Bruce the Blog

September 16, 2020

In times of stress or anxiety or just plain limbo—quite the trifecta, which we all can relate to lately—the tortured soul often looks to escape the rigors of reality by turning to art. It might be mass-market art, like movies or music or books or games, or fine art, like paintings, or niche art ...

Read more »

Come and listen to my story ‘bout Jillian and Josh Millennials from Brooklyn whose digs were not real posh And then a pandemic shut everything down And that’s when Josh said, “Let’s get out of town!” New York, that is. Big Apple. City that never sleeps. Well, the next thing you know, Josh and ...

Read more »

So, how’s Google treating you lately? I’m no psychic but it doesn’t take a medium to figure out that all of us are searching a lot more these pandemically cloistered days than we were pre-pandemic. What are we searching for? Things to do. Join me on a tour of what’s trending (Google-wise, and ...

Read more »

One of the paradoxes of this quixotic life is that finding success, fulfillment, or the ideal comfort level demands first subjecting ourselves to degrees of discomfort. Without confronting our fears, to vanquish them, how can we rise to new levels of achievement and satisfaction? For Don ...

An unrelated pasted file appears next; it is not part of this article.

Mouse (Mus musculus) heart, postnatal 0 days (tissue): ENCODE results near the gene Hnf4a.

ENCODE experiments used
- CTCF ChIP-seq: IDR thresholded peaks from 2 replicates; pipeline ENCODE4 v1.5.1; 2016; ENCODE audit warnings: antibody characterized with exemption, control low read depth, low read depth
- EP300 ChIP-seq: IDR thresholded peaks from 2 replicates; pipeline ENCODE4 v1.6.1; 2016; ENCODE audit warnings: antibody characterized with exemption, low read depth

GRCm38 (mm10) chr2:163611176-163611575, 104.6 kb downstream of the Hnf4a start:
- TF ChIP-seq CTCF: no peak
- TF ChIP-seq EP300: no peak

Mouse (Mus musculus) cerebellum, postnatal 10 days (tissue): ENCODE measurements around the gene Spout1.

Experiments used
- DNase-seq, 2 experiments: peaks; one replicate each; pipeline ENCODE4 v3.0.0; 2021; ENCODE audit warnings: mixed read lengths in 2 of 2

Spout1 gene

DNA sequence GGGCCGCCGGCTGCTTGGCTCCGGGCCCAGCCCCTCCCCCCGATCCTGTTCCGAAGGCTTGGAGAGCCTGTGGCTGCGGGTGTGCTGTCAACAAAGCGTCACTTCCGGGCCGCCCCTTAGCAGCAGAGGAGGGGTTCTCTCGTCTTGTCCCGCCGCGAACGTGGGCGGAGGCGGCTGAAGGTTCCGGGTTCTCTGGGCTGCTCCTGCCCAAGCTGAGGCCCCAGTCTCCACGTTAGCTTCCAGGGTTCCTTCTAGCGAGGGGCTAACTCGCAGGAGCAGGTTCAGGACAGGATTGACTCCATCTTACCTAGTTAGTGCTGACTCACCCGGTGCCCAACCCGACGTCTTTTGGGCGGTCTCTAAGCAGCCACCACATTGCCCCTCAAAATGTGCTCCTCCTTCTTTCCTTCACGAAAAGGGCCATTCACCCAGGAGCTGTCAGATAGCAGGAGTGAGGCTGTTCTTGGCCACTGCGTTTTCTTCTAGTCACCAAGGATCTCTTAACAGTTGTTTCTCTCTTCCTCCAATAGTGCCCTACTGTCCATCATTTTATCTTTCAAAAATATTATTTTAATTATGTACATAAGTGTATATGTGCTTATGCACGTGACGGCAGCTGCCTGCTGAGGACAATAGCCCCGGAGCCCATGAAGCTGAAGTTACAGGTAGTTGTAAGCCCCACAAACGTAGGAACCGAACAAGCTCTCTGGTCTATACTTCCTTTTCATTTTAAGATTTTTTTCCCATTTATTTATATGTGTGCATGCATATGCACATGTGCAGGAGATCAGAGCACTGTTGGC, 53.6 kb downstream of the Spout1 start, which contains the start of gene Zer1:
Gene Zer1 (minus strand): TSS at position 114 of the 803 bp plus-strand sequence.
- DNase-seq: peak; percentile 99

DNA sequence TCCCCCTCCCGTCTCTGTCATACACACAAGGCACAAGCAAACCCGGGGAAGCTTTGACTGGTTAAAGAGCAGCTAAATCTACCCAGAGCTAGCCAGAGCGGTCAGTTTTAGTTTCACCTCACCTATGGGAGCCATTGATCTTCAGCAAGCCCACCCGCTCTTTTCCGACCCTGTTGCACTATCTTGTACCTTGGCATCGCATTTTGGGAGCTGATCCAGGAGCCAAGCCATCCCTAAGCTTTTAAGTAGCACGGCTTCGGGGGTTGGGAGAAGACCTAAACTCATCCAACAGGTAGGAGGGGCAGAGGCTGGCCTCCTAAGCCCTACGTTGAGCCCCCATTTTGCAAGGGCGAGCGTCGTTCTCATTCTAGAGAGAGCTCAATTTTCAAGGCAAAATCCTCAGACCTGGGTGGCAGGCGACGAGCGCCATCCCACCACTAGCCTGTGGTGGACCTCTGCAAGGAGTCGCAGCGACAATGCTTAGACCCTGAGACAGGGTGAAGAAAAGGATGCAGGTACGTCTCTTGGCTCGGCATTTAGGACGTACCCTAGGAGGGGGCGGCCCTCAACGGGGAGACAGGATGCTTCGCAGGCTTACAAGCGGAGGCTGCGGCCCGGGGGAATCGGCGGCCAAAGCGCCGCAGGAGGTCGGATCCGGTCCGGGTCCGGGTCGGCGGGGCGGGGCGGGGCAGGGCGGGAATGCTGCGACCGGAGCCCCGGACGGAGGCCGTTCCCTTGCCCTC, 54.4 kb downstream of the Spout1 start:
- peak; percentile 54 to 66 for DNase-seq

Read more »

When the middle of March rolls around each year, do you ever think to yourself, “This winter came and went way too fast. I’m not ready for it to be spring.” Of course you don’t. Nobody thinks that. Apart from grouchy ol’ man winter, who has to pack it in and go to Florida (or some other ...

Read more »

You know that getting older is getting old when you click a Spotify playlist labeled Pop Classics, innocently (as in naively) expecting to find Simon and Garfunkel or The Police, and instead wonder if you’ve been slipped a hallucinogen when, instead, you see indecipherable names like M.I.A., Daft ...

Read more »

As Tom Hanks walked off the stage at the recent Oscars, he could be heard proclaiming, almost as a line he casually cast away, “I am Spartacus!”  That was the classy and clever Hanks’s impressionistic way of paying tribute to a protean presence of 20th Century cinema, a rugged star who ...

Read more »